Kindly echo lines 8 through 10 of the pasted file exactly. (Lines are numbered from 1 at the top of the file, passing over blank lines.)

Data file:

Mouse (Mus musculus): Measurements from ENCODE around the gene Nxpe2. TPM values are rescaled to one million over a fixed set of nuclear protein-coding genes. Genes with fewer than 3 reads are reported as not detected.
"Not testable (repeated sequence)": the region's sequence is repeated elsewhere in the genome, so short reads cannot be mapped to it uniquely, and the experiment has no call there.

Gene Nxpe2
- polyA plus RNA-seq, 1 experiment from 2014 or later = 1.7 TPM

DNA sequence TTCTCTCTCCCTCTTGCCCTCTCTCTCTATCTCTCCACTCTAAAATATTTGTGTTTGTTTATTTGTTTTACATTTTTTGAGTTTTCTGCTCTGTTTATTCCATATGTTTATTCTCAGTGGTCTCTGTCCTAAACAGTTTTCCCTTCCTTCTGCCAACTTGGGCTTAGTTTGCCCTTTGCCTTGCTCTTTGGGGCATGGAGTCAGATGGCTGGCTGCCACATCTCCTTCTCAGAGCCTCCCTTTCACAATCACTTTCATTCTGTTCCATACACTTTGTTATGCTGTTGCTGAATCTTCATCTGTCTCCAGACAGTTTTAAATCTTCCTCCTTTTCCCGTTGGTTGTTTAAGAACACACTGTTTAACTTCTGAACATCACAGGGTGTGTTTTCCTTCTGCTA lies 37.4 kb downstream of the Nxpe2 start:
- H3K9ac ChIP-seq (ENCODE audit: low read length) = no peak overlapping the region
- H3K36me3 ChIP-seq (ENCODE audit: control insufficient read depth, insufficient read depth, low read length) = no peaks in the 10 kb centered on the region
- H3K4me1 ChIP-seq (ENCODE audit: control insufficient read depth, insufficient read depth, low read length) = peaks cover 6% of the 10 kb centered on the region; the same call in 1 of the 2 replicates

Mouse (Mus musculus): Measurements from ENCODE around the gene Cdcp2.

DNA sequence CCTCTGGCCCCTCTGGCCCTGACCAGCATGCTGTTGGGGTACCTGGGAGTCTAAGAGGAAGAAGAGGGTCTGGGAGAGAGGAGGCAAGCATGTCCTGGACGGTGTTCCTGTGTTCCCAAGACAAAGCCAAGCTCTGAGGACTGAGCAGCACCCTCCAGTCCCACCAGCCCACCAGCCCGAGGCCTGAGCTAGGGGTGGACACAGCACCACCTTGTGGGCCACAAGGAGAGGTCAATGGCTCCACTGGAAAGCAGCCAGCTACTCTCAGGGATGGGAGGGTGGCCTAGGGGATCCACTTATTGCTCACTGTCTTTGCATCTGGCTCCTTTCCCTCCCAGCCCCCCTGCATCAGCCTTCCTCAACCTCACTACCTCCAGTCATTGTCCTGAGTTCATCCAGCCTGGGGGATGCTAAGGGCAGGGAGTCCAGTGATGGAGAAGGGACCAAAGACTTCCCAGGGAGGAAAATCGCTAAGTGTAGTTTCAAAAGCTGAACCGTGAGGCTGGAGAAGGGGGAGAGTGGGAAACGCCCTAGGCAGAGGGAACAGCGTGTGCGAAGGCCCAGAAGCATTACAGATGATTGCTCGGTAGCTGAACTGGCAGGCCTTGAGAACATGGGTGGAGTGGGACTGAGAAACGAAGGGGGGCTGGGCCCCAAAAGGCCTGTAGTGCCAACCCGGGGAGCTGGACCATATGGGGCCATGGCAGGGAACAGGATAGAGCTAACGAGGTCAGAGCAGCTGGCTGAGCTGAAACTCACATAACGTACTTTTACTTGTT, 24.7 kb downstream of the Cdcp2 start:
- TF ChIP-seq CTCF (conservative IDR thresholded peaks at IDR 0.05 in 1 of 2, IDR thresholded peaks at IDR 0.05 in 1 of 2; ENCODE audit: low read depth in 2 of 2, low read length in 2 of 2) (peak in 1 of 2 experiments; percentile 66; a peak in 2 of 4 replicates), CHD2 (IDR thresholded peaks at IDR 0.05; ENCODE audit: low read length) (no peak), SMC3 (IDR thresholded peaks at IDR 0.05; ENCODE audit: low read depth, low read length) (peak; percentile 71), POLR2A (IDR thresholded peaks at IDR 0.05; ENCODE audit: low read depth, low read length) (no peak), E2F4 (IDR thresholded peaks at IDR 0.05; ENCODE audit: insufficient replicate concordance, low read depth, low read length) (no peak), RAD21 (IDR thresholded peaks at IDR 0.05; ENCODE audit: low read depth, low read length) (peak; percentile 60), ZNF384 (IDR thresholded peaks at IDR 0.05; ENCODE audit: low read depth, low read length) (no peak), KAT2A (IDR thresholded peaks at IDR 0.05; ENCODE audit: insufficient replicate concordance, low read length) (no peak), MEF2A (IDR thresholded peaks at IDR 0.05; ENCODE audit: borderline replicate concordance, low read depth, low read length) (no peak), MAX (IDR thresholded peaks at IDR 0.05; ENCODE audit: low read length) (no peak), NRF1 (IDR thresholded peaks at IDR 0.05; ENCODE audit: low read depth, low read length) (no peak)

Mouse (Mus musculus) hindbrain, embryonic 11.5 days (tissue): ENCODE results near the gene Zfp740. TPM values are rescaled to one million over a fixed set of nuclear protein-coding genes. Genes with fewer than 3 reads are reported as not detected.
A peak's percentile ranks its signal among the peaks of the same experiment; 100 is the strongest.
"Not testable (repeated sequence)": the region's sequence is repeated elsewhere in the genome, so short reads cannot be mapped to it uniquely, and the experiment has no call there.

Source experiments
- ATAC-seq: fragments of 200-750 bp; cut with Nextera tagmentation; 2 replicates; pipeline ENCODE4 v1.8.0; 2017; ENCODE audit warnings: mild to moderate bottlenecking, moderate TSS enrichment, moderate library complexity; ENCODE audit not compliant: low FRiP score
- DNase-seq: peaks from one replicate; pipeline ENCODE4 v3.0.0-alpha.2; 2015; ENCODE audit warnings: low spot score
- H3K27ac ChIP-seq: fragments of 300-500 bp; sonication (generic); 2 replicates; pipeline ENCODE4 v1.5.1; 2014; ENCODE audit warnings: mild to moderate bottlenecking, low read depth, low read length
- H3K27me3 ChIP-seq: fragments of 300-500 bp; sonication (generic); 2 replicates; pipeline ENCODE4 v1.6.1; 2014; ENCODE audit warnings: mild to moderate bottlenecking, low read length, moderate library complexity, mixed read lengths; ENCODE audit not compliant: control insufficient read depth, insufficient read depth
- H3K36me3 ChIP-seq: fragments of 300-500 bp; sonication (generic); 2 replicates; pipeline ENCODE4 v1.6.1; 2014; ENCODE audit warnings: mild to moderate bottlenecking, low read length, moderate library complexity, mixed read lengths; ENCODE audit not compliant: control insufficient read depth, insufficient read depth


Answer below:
- H3K4me1 ChIP-seq (ENCODE audit: control insufficient read depth, insufficient read depth, low read length) = peaks cover 6% of the 10 kb centered on the region; the same call in 1 of the 2 replicates

Mouse (Mus musculus): Measurements from ENCODE around the gene Cdcp2.

DNA sequence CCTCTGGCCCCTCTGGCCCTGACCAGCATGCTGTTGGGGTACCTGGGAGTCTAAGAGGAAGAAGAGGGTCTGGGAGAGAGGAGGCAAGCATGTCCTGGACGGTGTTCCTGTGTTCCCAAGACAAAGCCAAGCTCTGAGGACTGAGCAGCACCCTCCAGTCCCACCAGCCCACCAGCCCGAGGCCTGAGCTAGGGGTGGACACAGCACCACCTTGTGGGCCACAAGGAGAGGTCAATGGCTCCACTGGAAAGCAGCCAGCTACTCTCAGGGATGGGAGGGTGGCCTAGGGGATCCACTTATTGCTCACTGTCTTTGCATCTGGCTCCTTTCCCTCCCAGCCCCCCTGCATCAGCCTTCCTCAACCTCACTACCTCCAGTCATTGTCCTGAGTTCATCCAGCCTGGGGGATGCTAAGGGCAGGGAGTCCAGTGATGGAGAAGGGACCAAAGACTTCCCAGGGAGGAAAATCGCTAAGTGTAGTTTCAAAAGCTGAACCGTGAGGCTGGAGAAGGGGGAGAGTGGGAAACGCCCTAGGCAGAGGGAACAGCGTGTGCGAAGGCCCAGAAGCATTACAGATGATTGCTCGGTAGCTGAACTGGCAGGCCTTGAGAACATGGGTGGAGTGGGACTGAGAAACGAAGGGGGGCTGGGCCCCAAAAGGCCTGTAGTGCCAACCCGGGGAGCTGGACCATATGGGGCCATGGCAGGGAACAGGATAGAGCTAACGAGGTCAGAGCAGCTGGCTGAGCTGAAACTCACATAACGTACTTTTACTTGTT, 24.7 kb downstream of the Cdcp2 start: